Keyboard focus#

A search field can be navigated using a keyboard. The keyboard focus state takes the field’s visual hover state and adds a blue ring to the field in focus.

Key example showing three text fields in different phases of a search flow. First, a default search field with no user input search term. Second, a search field in focus state and with in progress input search term Flights, with an in-field clear button. Third, a search field in the final state of a search action, showing the input term Flights to Hawaii and an in-field clear button.

In-field button#

The in-field button offers an option to clear any input search term.

If search results are being shown in a menu or popover, selecting this button will close the menu and clear the field. If a search term has been entered and the results have appeared, selecting this will only clear the field and not affect the list of results.

Key example of two search fields in Windows high contrast black theme, one in default state and one in disabled state.

Windows high contrast mode#

In Windows high contrast mode, a search field should be displayed using the high contrast theme-specified colors for buttons. By default, the border color should be the same as the button text color and labels should use default text color. In hover and keyboard focus states, the border color should display as the button border color. In the disabled state, border and text color should display as the disabled color.

Search field (Windows high contrast mode) UI kit

Usage guidelines#

Show a "No results" state instead of an error#

Search fields do not have an error state. Search functionality should anticipate spelling mistakes in search queries, and accommodate multiple spellings of words in search results — not treating any search term as an error.

Instead of showing an error, show a “No results” page or a section with any suggestions for how to get results to appear.

Example of the correct way to show no results for a search query. A search field with user input text Flights to Hawaii shows a no results state with the explanation, No results. Adjust any search filters and try again.
Example of the incorrect way to show no results for a search query. A search field with input user text Flights to Hawaii shows an error icon within the field.

Searching vs. filtering#

In a searching scenario, a user inputs a search term for a specific thing they’re looking for. In a filtering scenario, a user generally knows what they’re looking for, but may not have a specific thing in mind.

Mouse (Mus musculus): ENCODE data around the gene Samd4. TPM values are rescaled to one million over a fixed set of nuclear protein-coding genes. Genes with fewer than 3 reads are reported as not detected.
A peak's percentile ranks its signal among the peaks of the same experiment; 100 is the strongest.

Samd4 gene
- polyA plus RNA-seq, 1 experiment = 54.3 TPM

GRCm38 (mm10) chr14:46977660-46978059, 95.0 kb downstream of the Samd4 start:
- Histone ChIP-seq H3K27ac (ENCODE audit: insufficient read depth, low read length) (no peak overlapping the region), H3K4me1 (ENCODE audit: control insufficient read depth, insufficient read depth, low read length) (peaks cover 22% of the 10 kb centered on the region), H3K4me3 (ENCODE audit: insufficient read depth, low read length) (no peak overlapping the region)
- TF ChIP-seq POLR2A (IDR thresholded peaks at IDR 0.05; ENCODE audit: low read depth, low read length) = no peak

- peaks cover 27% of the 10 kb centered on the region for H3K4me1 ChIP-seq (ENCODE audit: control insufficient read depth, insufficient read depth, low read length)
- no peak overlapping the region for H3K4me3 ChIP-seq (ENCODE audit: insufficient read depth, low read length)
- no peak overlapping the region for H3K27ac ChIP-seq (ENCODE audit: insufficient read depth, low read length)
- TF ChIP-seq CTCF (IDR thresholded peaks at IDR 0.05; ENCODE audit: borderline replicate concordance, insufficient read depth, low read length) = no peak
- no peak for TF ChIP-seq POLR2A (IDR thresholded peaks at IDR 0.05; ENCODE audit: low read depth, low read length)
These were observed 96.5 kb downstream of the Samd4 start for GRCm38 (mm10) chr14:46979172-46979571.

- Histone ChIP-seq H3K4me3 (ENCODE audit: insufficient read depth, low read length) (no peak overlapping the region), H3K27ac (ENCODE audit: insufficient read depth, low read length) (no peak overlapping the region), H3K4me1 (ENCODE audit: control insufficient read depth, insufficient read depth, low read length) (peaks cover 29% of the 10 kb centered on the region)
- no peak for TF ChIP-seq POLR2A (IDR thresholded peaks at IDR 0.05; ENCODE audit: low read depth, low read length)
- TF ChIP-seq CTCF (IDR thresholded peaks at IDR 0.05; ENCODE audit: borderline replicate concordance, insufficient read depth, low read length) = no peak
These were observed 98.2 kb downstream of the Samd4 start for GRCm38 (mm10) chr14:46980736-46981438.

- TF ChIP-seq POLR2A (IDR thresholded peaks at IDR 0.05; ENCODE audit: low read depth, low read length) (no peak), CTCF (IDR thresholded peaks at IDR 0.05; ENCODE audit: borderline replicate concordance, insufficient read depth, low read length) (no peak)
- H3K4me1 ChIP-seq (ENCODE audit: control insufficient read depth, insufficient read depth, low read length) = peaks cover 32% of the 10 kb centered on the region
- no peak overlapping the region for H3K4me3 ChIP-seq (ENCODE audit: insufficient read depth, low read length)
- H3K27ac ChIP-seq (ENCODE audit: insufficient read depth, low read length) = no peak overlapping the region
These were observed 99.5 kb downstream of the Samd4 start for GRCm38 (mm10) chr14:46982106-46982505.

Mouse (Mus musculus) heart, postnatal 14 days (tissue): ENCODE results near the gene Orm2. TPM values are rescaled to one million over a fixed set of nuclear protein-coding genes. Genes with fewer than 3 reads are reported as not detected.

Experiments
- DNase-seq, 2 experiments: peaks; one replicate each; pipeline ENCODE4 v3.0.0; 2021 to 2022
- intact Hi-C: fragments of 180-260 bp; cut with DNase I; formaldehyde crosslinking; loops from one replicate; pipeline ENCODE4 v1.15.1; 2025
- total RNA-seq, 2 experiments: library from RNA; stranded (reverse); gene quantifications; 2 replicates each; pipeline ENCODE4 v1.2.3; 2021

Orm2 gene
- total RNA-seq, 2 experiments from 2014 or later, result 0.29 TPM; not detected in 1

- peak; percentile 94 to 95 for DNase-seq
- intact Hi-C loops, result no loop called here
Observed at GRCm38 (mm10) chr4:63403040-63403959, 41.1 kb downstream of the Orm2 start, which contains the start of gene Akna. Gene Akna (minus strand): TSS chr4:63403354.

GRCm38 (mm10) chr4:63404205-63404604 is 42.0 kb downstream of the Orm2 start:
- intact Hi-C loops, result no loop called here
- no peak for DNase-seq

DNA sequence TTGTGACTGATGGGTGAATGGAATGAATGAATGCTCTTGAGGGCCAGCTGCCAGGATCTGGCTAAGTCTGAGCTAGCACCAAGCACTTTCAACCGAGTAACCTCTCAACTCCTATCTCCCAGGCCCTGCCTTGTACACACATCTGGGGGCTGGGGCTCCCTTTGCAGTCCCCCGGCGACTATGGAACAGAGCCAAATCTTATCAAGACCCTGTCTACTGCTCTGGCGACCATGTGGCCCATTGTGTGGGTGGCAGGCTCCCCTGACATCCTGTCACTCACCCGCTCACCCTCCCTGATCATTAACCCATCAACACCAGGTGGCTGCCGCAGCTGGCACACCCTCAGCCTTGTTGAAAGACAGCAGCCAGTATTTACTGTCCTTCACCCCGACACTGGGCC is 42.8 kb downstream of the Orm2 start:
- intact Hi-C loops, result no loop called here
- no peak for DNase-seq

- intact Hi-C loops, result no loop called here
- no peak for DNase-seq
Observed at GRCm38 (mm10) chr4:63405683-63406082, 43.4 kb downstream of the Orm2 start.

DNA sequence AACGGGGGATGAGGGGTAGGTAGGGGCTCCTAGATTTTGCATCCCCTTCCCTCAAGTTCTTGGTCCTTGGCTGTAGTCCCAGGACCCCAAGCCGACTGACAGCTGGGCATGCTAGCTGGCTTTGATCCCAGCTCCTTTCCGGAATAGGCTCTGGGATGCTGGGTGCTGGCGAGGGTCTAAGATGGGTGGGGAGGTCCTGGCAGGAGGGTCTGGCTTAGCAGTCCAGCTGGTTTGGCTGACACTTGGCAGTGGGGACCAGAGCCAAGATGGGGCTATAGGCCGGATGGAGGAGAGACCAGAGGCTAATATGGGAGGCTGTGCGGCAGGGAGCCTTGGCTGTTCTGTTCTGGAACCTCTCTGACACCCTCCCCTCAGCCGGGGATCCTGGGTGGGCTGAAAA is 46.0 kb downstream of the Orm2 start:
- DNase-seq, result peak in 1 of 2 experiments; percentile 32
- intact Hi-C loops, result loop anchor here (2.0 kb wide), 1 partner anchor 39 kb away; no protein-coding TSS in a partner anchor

The search field can be used for both of these contexts. For a search experience, use the search field as-is. For a filtering experience, add a filter icon next to the search field, where a user can narrow down their search results before (or instead of) searching using a specific term. Filters can appear below the search field as tags.

Examples of the correct way to design using a search field for both searching and filtering interactions. For searching, use a search field. For filtering, use a search field paired with a filter icon and tags that show filters that can be applied. Pre-set filters in this example are Flight, Hawaii, and Travel.

Searching within a category#

Create a scoped search by pairing a search field with a picker component. Add a picker (either quiet or standard style) where a user can select a topic or category that they would like to search within. It’s helpful to also update the search field label to communicate what the user is searching within.

Spectrum previously had a specific “search within” component that would allow a user to filter down a search field category before searching for a particular term. It was deprecated because it did not meet accessibility and localization requirements.

Example of the correct way to design a scoped search functionality by pairing a picker with a search field. Selected picker option, Travel. Search field label, Search travel.

Include a label#

Any search field should include a label inside the field, in the default state. The default label text is Search, but this can be customized to be more specific for use cases like scoped search, wayfinding, or building context — acting like a prompt for a user to search more specifically (e.g., Search templates).

Keep in mind that once a search term is entered the label text is no longer viewable. Use help text to show search formatting examples or give hints about what to input. It can be distracting or redundant if the search field label and its help text are both communicating the same thing, so write these thoughtfully.

Key example showing the correct usage of including a label with a search field. Label text, Search.